She fears that overreliance on GPS, which demands a hyper-pure form of stimulus-response behaviour, will result in our using the spatial capabilities of the hippocampus less, and that it will in turn get smaller. Other studies have tied atrophy of the hippocampus to increased risk of dementia. “We can only draw an inference,” Bohbot acknowledges. “But there’s a logical conclusion that people could increase their risk of atrophy if they stop paying attention to where they are and where they go.”... Bohbot sees the decline in spatial thinking as part of a broader shift toward stimulus-response, reward-linked behaviour. The demand for instant gratification, for efficiency at all costs and productivity as the only measure of value — these sound like the laments of the nostalgist in the Age of the Caudate Nucleus. But here, they’re based on neuroscience. “Society is geared in many ways toward shrinking the hippocampus,” she says. “In the next twenty years, I think we’re going to see dementia occurring earlier and earlier.”
So we have that to look forward to. This is of a piece with my oft-aired speculation on this blog that consumerism breeds an unhealthy love of convenience and an overreliance on instrumental thinking—interesting to see that it may have a neurological basis and more severe consequences than one’s being lame. (No fused participles here.)
It’s at this point that some technophiles would protest that, oh, the Luddites said the same thing about calculators ruining our ability to do arithmetic. And does anybody worry about that now? And those worried about Google making us dumber—well, it’s probably making us smarter. But that’s entirely missing the point of maps, which are not so much about showing us the “right answer” of how to get somewhere specific or a neutral-seeming menu of options but about revealing the beauty of geographic logic, the way things connect, along with hints at the deeper reasons for why certain spatial arrangements came about. A map helps us conjure a sense of how any given location is a palimpsest, with layers of history unevenly overlapping each other. Hutchinson has a passage that gets at this quality:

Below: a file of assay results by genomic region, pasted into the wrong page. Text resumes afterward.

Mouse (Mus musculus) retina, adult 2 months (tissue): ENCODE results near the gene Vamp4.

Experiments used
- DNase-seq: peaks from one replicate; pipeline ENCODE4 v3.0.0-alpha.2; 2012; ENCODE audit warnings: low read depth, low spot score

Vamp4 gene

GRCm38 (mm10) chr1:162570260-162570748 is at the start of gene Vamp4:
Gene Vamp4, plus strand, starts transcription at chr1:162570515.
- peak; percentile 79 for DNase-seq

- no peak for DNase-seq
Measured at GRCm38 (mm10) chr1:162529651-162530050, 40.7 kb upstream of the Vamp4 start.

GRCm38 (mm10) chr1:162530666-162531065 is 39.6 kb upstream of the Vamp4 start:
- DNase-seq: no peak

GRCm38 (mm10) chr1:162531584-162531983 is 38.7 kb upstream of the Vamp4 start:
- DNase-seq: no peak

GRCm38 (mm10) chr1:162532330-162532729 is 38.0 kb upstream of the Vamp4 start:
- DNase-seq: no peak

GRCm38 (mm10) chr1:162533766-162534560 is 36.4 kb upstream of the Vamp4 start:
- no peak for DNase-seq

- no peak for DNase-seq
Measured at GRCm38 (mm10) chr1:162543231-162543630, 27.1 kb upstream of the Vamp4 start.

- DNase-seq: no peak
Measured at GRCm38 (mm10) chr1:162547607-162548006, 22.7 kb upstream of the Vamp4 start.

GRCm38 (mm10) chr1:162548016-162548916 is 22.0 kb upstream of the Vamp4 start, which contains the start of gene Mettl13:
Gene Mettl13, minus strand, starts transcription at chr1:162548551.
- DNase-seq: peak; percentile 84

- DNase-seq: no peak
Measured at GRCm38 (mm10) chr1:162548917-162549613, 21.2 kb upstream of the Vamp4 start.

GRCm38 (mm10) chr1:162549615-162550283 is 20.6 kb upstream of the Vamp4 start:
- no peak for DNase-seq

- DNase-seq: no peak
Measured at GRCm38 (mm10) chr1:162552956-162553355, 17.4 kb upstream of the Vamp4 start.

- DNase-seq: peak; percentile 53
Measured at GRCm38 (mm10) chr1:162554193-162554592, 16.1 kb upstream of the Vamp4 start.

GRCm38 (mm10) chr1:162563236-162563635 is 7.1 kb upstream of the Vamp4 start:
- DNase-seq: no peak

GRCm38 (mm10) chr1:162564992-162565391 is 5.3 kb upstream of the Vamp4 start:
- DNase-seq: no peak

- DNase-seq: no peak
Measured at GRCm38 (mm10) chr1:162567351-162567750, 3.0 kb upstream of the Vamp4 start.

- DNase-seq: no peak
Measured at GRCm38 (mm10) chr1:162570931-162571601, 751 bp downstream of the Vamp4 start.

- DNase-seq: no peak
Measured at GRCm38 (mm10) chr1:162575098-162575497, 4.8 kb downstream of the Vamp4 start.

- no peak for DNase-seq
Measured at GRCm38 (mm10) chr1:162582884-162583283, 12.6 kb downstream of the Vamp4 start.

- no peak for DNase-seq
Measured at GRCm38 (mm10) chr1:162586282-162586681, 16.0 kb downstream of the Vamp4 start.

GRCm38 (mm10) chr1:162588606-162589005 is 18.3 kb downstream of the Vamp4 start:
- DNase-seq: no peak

To many, the beauty of the devices is precisely that we no longer have any need to painstakingly assemble those cognitive maps. But Cornell University human-computer interaction researcher Gilly Leshed argues that knowledge of an area means more than just finding your way around. Navigation underlies the transformation of an abstract “space” to a “place” that has meaning and value to an individual. For the GPS users Leshed and her colleagues observed in an ethnographic study, the virtual world on the screens of their devices seemed to blur and sometimes take over from the real world that whizzed by outside. “Instead of experiencing physical locations, you end up with a more abstract representation of the world,” she says.
Without a cognitive map we lack not only the wherewithal to get out of our neighborhood comfortably but a sense of belonging within that neighborhood. We don’t store a sense of connectedness, we don’t achieve a sense of place. So we end up not belonging anywhere, or worse, belonging anywhere we are put, without a protest.